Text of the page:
Uganda – 15/16 September 2007

Up to Manchester on the train, bereft of mobile phone (at home) and housekeys (in the safekeeping of a trusted individual), it was faintly reminiscent of being a teenager (younger readers – in my day, we didn’t have mobile phones – we kept a small amount of money on us and remembered people’s phone numbers…). Thus I was most glad to see my sister waiting for me in the car park of Manchester Piccadilly.
The Boy bounded over shortly afterwards, having just moved into halls and we went off to Sainsburys to kit him out with his first serious shopping expedition. He seemed to survive this rather brutal mothering experience (strict instructions on how to tell whether meat is cooked through properly, advice on what is worth spending money on and which items are just as good in their ‘sainsburys basics’ options) and we dropped him off at his halls after dinner.
The minicab came at 3.45am in the morning and took us to Manchester airport. I’m not sure whether I am more disturbed that the bars/pubs in the airport are open at 4am or that they seemed to be doing a lot of business at that hour (as we were passed by people drunkenly singing on the travelator). As usual, I set off the security scanner. 4am is not the best time for me to be taking my shoes off – my fine motor skills decline with lack of sleep.
Plane to Amsterdam was half full. Sky was relatively clear – I saw the Wash as we flew over the East of England – really rather square (not that this should be a surprise to me, having watched weather reports for quarter of a century).
Schipol is the Clapham Junction of the airport world. 10 minutes after landing we were finally allowed to exit the plane. We had a little time before the main flight to Entebbe so we wandered off to find coffee and breakfast (mental brownie points awarded to self for remembering to bring some Euros). We knew we were in Europe from the fog of cigarette smoke surrounding the eating areas. Yuk. All conversations were interrupted by tannoy announcements every 2-3 minutes by a very strict sounding lady requesting that Passengers X,Y,Z proceed immediately to Gate X,Y,Z otherwise their luggage would be taken off the plane.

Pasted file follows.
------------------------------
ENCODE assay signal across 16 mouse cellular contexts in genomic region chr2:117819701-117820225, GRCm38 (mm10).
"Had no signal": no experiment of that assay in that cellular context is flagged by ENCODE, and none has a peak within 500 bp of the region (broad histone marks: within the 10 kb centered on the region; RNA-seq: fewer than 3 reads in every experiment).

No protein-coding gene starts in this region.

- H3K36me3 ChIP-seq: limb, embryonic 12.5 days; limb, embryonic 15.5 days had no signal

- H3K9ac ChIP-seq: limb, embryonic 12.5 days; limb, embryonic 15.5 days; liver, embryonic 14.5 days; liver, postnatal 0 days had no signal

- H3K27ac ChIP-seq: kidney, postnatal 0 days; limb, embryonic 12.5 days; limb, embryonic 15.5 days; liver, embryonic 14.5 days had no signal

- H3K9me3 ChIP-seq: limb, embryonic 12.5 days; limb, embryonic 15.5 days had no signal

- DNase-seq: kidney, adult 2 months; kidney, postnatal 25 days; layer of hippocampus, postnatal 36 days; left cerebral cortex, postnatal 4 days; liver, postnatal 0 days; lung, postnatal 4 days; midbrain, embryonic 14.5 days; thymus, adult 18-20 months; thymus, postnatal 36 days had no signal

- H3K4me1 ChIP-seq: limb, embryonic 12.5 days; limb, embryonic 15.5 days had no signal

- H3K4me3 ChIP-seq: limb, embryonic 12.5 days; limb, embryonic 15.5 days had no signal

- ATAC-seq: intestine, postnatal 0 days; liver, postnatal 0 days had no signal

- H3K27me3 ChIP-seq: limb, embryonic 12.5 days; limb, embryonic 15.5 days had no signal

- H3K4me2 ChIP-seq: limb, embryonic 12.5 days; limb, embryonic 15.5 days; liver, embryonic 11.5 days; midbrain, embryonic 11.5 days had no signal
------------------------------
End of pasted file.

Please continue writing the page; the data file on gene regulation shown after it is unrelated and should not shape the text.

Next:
Yet more hand baggage security checking and ditching of water and we were allowed into a holding area before boarding the flight. Most impressed with KLM. This was my first long-haul flight and the biggest plane (2/4/2) I had flown on. The wings were enormous and the G-force on taking off quite something to behold. I spent the next 8 hours developing square eyes by watching:
Ocean’s Thirteen (diverting, but not as good as 11 or 12)
2 Weeks Notice (seen before, still amusing)
Pirates of the Caribbean 3 (I managed to fall asleep during this one, only to wake up and find out that Keira Knightly appeared to have usurped Chow-Yun Fat as captain of one of the ships. In any other film I would probably have tried to watch it again to work out how this might have happened, but I feel no desire so to do in this instance).
That took up most of the flight. I sat next to two Polish ladies going out to visit their brother (an RC priest working with orphaned children) and trying to communicate how to complete the arrivals card (they spoke no English, I no Polish and they only had a few phrases of Polish-English on a sheet of A4).
Entebbe airport was quite a change from Schipol. It reminded me more of the Hamburg airport which Ryanair use – everything seemed to be contained within a small marquee/warehouse (it become clearer at the end of the holiday that this was a temporary construction, probably due to CHOGM – of which, more later).
In the absence of a queue for non-residents who had already purchased a Visa, we were directed to classify ourselves as East Africans, and we passed through security (such as it was) v.quickly. We saw the first of the CHOGM posters:

“Are you ready for CHOGM?” (what’s CHOGM, you ask? Well – here are some clues:

“Her Majesty the Queen,
53 Heads of State
6,500 Civil Servants”

or

“1.6 billion pairs of eyes on Uganda”)

Yes – it’s the Commonwealth Heads of Government meeting which is being held in Uganda in November 2007. Therefore, just as Entebbe got a fresh lick of paint around the time that F last visited Uganda, Uganda (and Kampala in particular) is now getting spruced up for HMQ to visit in November. This manifested itself in a number of ways during our visit to Uganda. The airport is having a marble floor laid, major hotels in Entebbe and Kampala seem to be having ‘rehabilitation’ works. Most roads around Kampala have roadworks, most pavements around Parliament Avenue are being ripped up and mended, flowers are being planted by the roads.

We were picked up from the airport by a special hire driver from Red Chillis in Kampala and spent the next hour acquainting ourselves with the peculiarities of Ugandan driving, namely:
1. Always drive as fast as possible
2. Overtake at the last minute, and only when you have got sufficiently close enough to the vehicle in front to be almost touching (it makes tailgating look cautious)
3. Flash your lights repeatedly at the vehicle in front if they refuse to accede to 4. Your unspoken request to pull over so that they can overtake)
5. Don’t use your lights unless it is pitch black
6. Don’t use your indicator other than as a signal to vehicles behind that that is where the side of your vehicle is
7. Slow down almost to a stop to deal with the frequent road humps, and don’t drive straight over them – instead, swing out into the road (often to the other side) and drive across them at an angle

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